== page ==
February 3, 1959, was dubbed The Day The Music Died by the lyric in the Don McLean song American Pie, where he references the deaths of rock ‘n’ roll stars, Ritchie Valens, J.P. “The Big Bopper” Richardson and Buddy Holly in a plane crash near Clear Lake, Iowa. We ask celebrated rock critic and author Gene Sculatti, what did the loss of these stars mean to future of popular music? Mr. Sculatti is adamant that Buddy Holly would have become an even larger figure in history of rock; Ritchie Valens may have continued on where other cross-over artists had gone and The Big Bopper, although entertaining, was probably not destined for a long career as a rock performer. We touch on the heritage of Buddy Holly‘s work with examples of covers by the The Rolling Stones and Florence & The Machine. For the Hit That Never Was, an attentive listener selected another Buddy Holly song, Peggy Sue, reworked and almost deconstructed by the late Lou Reed.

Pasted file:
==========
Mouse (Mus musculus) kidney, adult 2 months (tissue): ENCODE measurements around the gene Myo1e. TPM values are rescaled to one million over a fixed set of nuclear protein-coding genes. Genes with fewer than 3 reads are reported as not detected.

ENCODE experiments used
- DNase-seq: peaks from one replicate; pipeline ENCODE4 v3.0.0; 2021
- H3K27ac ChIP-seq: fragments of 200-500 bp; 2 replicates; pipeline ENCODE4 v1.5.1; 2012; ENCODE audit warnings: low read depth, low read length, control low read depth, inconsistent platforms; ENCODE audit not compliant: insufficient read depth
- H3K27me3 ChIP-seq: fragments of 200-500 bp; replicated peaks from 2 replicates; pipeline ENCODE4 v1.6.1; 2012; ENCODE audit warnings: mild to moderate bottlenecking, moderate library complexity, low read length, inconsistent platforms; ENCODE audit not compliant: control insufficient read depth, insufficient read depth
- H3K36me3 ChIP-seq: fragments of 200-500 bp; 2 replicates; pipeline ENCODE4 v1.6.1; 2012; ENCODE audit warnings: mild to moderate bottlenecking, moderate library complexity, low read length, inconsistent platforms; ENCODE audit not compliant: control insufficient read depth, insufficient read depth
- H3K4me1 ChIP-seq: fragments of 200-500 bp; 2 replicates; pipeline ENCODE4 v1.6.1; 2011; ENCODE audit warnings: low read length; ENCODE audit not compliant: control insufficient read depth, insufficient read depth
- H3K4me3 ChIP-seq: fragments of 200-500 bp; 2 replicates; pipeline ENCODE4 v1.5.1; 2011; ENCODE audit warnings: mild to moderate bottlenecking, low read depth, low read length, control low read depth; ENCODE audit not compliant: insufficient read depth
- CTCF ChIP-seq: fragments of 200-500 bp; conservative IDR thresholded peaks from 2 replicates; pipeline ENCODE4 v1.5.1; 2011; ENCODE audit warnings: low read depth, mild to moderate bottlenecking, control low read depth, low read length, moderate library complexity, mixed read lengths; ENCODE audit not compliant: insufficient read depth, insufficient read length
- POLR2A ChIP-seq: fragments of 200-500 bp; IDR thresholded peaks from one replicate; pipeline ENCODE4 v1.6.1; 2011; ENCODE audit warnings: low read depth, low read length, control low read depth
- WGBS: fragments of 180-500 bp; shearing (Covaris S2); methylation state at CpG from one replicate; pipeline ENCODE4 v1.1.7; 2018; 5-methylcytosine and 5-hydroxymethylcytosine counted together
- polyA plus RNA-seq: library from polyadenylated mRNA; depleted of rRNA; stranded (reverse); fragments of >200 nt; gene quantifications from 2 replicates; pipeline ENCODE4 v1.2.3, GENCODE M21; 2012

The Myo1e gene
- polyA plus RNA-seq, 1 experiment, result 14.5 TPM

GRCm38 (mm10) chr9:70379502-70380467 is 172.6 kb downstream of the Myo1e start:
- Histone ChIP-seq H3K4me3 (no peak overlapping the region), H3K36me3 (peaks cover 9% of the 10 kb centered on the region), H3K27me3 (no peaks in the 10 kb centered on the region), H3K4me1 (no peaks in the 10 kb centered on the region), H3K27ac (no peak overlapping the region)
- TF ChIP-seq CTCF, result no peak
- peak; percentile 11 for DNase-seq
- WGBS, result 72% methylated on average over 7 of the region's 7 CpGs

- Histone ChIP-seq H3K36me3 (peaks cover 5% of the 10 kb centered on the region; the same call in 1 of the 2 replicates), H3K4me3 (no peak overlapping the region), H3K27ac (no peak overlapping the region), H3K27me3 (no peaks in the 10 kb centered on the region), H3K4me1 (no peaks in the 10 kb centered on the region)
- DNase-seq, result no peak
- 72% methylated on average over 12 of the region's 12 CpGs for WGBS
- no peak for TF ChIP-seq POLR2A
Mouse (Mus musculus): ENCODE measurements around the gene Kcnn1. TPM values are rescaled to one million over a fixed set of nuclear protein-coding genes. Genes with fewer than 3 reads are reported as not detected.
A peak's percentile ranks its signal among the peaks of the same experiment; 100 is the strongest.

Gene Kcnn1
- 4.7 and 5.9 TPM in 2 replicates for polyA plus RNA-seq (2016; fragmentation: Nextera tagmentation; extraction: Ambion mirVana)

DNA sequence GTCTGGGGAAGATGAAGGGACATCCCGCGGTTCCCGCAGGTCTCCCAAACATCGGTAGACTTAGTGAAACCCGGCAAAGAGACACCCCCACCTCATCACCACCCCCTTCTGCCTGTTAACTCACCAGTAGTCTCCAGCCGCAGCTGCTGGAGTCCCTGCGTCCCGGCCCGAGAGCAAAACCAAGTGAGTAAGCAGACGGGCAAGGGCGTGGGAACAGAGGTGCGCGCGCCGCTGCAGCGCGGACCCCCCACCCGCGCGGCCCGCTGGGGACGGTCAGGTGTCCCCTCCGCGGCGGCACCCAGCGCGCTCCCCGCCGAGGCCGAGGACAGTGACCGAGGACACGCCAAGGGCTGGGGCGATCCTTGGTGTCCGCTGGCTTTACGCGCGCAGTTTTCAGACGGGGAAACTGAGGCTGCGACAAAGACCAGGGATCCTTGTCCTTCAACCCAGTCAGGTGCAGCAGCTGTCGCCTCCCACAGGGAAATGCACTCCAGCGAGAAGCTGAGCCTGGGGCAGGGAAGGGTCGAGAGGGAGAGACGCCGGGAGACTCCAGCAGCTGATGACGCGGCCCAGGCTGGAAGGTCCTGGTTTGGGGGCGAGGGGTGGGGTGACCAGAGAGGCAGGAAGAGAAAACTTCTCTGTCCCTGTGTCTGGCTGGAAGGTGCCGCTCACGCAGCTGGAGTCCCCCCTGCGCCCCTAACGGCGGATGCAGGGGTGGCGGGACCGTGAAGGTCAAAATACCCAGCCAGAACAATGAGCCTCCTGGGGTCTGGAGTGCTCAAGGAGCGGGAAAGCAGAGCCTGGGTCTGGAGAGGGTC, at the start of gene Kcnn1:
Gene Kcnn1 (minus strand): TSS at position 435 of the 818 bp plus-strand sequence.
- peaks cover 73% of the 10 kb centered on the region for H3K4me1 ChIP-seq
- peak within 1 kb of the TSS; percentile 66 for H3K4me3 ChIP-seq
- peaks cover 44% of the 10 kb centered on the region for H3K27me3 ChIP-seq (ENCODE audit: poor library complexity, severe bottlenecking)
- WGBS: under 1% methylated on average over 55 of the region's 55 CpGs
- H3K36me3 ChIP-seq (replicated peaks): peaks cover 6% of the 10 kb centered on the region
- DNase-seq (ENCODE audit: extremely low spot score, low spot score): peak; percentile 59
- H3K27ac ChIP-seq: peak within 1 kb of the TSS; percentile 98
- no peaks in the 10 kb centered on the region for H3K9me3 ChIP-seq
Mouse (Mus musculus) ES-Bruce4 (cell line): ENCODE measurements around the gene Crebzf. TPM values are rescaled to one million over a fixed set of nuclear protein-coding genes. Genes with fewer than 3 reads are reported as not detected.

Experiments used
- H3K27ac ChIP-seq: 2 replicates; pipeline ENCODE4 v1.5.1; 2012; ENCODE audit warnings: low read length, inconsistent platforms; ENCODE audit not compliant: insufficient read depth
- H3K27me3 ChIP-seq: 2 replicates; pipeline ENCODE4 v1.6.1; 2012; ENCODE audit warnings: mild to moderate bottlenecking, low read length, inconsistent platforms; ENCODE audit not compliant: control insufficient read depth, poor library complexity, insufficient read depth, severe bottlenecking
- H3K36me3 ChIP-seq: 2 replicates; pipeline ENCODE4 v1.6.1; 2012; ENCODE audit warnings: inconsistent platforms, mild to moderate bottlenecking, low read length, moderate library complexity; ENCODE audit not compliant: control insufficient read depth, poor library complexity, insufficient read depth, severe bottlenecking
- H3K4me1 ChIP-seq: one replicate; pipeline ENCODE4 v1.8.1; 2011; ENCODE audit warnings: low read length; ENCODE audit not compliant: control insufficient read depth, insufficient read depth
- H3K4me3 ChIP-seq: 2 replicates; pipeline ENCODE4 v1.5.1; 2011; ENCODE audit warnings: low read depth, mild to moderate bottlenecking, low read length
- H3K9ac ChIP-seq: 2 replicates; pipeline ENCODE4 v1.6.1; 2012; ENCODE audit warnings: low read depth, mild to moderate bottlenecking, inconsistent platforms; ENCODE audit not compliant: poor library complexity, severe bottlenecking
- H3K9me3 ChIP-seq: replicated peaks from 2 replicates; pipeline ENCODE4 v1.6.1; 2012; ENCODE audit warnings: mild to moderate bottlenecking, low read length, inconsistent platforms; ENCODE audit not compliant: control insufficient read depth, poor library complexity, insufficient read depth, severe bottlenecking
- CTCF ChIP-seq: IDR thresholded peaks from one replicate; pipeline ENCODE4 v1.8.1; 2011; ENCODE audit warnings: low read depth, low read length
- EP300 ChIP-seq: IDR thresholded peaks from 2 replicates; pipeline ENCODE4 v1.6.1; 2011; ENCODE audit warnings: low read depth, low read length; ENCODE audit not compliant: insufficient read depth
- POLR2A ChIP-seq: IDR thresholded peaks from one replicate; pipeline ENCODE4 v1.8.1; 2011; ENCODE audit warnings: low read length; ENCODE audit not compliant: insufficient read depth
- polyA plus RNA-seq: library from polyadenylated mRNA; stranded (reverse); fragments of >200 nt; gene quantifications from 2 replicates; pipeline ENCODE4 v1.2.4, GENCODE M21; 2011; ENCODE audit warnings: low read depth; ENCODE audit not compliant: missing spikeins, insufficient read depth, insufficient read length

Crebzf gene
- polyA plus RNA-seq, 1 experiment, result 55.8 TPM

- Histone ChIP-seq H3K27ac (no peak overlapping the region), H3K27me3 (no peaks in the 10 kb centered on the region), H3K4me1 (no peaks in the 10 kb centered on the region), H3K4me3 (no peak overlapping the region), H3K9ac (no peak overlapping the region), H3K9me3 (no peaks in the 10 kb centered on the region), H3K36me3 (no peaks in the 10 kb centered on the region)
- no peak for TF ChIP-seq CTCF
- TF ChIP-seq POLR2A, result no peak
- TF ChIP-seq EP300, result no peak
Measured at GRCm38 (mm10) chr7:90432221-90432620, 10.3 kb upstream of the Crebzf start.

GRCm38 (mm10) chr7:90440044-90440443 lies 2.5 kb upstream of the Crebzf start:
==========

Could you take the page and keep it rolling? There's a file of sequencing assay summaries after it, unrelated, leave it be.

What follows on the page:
In the second half of the program, we take another look at the controversy and myths surrounding Lewis Carroll with Lindsay Fulcher, the past Secretary and Chairperson of The Lewis Carroll Society (UK). Ms. Fulcher while acknowledging the often-repeated stories of Carroll‘s drug use and penchant for photographing little girls, she prefers to believe much of the controversy was driven by the Freudian theories that became popular in the 50’s.
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